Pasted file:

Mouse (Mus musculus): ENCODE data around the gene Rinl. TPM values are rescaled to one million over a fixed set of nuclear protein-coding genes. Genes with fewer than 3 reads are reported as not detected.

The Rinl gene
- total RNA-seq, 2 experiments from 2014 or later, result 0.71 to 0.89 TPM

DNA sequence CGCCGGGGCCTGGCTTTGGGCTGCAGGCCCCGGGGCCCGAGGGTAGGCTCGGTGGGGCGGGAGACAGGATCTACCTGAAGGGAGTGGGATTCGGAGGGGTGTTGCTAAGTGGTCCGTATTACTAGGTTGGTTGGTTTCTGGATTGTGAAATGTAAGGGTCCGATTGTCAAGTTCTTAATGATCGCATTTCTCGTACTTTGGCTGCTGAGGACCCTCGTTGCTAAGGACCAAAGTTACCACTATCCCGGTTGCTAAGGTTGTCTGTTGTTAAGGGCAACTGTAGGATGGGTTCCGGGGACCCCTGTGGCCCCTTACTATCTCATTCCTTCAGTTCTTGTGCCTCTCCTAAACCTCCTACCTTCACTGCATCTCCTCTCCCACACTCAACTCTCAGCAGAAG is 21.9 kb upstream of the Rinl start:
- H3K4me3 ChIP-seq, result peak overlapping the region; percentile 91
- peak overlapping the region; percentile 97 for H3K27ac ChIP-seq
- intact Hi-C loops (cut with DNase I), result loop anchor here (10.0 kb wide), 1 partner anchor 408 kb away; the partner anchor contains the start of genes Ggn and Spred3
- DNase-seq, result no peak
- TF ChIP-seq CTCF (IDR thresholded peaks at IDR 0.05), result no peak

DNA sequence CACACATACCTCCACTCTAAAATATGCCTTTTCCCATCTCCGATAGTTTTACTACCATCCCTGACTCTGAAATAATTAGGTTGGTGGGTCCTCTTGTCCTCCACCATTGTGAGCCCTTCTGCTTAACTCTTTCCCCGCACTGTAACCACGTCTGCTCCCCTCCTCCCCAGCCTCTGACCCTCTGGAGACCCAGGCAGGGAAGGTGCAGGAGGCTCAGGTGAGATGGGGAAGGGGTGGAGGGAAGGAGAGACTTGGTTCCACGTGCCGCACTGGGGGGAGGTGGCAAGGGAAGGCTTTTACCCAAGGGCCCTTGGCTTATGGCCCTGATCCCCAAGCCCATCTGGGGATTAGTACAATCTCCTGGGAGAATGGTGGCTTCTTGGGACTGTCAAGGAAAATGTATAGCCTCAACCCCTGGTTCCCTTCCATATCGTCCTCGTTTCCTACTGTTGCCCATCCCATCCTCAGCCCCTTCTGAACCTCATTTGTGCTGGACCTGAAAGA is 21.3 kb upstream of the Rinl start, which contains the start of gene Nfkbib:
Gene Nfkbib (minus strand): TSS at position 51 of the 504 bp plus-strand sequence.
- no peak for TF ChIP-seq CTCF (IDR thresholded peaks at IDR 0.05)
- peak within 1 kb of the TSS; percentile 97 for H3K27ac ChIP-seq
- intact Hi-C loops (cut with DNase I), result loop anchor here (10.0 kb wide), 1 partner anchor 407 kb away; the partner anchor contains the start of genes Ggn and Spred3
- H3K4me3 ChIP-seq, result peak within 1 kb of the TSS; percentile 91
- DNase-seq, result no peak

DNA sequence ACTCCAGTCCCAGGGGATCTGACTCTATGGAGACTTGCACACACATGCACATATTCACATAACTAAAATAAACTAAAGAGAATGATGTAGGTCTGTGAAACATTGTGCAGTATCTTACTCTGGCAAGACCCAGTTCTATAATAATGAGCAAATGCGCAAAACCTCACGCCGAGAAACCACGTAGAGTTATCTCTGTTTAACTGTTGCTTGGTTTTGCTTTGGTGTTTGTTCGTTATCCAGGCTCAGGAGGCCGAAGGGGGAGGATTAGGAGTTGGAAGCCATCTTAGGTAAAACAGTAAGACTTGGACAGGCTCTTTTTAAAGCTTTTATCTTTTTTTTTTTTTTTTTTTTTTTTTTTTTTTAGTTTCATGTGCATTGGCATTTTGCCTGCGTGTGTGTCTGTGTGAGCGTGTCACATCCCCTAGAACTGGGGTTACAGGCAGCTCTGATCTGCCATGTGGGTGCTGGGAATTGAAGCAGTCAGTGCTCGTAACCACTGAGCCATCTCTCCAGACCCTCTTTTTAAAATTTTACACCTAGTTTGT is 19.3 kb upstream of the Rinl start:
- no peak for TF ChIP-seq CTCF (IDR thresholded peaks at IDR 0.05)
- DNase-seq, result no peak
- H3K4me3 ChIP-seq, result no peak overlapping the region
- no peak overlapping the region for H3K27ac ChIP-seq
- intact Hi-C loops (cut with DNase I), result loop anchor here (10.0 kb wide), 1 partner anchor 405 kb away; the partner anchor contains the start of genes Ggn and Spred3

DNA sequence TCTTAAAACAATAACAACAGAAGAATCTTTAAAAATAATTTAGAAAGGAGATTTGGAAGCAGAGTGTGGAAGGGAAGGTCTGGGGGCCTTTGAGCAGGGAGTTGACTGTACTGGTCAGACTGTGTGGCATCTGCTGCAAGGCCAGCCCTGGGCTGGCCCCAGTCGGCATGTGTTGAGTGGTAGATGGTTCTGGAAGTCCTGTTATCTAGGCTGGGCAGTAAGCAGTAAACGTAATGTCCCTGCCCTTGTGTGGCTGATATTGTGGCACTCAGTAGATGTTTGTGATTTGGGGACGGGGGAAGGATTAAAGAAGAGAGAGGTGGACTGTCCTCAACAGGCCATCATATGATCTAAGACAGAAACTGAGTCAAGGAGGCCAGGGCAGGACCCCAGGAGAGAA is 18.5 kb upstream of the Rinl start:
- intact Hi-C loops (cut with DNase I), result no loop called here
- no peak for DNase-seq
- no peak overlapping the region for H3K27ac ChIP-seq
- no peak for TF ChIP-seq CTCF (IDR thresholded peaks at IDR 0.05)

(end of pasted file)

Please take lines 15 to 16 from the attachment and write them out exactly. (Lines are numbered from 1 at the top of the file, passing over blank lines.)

- H3K4me3 ChIP-seq, result peak within 1 kb of the TSS; percentile 91
- DNase-seq, result no peak